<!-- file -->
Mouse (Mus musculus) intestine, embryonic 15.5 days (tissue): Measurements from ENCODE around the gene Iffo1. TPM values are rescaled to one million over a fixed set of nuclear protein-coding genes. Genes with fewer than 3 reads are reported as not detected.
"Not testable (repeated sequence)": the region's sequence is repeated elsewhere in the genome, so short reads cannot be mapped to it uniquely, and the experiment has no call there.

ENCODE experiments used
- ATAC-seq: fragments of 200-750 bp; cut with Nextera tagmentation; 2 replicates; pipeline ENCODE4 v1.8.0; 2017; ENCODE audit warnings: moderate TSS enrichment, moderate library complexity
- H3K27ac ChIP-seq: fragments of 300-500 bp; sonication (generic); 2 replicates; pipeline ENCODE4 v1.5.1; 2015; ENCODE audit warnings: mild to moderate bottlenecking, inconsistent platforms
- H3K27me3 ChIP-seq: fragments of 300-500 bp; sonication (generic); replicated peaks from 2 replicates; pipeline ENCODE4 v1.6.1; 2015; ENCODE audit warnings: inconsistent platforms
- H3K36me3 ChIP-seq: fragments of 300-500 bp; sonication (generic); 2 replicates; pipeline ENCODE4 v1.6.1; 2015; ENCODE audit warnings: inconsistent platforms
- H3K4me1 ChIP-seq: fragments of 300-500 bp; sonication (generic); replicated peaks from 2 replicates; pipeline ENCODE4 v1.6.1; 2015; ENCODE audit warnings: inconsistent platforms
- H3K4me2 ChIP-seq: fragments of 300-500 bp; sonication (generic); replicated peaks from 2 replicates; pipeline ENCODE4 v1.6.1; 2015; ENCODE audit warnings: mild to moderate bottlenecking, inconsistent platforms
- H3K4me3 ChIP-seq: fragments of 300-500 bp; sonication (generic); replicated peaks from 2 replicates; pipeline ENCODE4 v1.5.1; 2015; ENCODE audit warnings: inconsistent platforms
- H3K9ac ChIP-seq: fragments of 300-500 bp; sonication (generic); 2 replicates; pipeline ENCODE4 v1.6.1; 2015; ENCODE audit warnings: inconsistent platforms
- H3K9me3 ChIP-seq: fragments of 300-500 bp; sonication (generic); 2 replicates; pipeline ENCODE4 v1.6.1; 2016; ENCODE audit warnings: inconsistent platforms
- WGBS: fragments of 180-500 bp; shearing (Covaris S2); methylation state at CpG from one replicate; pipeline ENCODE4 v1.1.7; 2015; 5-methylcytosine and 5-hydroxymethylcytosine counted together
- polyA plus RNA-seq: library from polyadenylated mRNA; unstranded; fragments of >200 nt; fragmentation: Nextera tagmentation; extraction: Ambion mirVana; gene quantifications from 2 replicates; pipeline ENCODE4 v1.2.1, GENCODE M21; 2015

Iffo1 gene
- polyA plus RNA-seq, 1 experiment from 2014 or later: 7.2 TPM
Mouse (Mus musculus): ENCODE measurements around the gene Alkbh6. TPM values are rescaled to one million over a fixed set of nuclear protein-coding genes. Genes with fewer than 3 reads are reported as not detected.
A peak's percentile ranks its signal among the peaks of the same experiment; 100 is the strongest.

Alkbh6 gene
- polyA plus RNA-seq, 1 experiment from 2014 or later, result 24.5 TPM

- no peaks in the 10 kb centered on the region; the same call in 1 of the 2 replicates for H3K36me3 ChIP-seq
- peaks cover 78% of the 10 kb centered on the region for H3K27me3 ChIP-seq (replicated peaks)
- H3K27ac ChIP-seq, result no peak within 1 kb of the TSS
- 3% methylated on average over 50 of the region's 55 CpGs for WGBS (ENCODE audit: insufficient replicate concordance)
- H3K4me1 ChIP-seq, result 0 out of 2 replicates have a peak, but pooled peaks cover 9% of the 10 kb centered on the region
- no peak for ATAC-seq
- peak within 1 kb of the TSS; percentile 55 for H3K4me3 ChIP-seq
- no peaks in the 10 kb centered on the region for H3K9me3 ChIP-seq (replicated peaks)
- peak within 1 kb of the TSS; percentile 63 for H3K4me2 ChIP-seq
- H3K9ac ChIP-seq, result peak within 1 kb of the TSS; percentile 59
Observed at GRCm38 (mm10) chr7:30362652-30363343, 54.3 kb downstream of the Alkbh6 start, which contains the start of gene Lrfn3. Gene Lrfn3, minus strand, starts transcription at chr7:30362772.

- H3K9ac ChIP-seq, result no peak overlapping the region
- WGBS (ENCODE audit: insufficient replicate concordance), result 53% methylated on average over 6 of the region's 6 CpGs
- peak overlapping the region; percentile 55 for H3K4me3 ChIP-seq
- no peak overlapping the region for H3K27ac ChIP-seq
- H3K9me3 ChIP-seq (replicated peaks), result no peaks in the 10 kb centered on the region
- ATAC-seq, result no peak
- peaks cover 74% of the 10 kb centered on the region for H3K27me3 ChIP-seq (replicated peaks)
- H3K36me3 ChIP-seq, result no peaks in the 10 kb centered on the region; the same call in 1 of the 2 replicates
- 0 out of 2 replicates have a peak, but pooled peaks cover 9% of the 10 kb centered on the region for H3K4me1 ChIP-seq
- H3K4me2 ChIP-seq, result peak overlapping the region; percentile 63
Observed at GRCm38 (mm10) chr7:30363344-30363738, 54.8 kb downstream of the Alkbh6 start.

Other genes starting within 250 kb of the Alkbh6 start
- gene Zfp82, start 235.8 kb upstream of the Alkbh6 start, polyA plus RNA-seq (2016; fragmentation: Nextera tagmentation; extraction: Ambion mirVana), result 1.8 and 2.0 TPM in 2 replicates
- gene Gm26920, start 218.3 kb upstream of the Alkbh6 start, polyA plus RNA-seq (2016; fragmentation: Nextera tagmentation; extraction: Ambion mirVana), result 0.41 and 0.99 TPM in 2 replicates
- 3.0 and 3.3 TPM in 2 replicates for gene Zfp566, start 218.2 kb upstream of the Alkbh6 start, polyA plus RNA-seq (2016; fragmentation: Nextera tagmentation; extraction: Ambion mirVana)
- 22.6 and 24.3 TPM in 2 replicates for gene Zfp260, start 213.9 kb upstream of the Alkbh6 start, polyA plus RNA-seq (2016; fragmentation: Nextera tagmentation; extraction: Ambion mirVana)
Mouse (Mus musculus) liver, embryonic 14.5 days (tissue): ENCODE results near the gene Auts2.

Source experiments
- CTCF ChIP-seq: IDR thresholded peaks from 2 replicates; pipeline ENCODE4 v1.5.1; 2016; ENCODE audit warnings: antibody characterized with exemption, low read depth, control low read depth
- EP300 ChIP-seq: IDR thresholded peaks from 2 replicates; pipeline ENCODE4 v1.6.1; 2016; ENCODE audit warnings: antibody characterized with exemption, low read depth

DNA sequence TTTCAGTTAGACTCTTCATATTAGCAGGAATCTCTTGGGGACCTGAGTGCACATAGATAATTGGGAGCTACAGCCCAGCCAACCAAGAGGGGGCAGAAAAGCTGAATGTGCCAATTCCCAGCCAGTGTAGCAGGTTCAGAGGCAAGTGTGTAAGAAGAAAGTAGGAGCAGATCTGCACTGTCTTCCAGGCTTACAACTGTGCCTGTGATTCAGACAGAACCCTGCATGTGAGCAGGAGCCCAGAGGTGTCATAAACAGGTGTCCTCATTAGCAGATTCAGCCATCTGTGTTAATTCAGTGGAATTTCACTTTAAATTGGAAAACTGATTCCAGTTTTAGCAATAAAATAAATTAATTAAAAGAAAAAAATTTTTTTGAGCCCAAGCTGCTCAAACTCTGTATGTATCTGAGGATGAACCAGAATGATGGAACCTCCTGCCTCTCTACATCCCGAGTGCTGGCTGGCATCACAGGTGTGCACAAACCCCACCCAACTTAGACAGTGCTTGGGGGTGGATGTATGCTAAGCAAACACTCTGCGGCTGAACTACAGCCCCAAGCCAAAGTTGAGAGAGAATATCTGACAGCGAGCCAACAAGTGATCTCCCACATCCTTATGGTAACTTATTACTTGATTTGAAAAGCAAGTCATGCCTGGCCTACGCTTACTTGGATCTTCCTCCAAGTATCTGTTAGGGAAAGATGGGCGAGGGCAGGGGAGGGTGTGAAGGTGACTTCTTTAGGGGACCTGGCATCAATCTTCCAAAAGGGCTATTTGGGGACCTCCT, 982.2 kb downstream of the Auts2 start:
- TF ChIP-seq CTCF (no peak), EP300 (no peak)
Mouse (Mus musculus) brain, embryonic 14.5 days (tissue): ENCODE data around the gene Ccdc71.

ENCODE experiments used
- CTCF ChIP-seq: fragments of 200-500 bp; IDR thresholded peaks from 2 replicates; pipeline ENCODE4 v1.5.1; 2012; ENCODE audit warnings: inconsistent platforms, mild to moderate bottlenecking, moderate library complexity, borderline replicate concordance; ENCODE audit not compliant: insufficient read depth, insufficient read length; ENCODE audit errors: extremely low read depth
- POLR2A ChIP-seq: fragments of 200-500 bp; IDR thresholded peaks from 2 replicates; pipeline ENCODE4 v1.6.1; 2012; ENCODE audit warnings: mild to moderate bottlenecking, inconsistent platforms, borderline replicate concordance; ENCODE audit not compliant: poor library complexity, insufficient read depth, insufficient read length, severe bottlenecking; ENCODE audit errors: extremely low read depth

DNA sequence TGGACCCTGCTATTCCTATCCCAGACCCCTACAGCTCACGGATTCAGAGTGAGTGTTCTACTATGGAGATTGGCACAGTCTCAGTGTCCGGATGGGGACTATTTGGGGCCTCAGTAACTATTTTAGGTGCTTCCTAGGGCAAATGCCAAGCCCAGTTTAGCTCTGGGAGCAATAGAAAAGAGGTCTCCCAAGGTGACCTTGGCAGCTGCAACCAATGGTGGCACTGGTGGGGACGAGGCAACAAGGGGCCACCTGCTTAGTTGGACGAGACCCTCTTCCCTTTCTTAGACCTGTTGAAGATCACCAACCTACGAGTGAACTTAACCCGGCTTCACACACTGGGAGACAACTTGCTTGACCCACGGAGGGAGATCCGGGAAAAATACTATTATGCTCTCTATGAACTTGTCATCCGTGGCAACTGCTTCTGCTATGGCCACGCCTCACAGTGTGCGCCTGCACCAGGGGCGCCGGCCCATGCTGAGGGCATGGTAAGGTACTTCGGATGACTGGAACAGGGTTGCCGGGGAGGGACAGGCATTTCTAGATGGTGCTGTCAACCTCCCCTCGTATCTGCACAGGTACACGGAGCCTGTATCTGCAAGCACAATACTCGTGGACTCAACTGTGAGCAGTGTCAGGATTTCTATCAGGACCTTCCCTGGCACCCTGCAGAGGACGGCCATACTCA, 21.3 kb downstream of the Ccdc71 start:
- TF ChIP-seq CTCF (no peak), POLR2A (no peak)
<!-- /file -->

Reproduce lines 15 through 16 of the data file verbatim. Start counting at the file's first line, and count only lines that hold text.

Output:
Iffo1 gene
- polyA plus RNA-seq, 1 experiment from 2014 or later: 7.2 TPM